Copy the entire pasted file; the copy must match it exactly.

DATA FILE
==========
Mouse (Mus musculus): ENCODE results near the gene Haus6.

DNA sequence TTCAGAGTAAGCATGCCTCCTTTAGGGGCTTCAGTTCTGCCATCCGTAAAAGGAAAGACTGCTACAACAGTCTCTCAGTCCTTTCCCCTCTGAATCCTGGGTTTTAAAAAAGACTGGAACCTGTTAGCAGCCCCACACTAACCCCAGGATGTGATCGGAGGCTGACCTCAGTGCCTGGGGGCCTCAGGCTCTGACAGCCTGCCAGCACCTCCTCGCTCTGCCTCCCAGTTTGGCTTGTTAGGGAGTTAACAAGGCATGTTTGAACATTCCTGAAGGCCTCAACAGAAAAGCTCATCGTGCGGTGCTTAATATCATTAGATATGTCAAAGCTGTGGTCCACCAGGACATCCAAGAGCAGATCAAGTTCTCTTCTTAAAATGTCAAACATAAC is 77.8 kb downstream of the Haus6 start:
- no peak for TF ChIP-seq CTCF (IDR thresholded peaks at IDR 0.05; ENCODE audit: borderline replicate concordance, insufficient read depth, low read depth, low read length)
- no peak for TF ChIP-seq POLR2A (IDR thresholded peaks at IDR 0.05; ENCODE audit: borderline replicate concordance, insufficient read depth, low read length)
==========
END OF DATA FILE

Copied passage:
Mouse (Mus musculus): ENCODE results near the gene Haus6.

DNA sequence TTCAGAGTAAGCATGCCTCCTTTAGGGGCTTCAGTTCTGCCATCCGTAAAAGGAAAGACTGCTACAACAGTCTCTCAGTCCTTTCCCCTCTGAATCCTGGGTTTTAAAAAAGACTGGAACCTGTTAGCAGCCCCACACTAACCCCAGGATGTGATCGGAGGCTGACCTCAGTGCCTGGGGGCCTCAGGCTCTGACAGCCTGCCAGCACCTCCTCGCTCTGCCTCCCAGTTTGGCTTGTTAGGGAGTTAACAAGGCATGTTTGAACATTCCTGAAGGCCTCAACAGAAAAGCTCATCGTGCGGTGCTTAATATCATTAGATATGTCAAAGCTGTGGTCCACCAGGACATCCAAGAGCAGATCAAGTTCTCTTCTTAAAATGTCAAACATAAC is 77.8 kb downstream of the Haus6 start:
- no peak for TF ChIP-seq CTCF (IDR thresholded peaks at IDR 0.05; ENCODE audit: borderline replicate concordance, insufficient read depth, low read depth, low read length)
- no peak for TF ChIP-seq POLR2A (IDR thresholded peaks at IDR 0.05; ENCODE audit: borderline replicate concordance, insufficient read depth, low read length)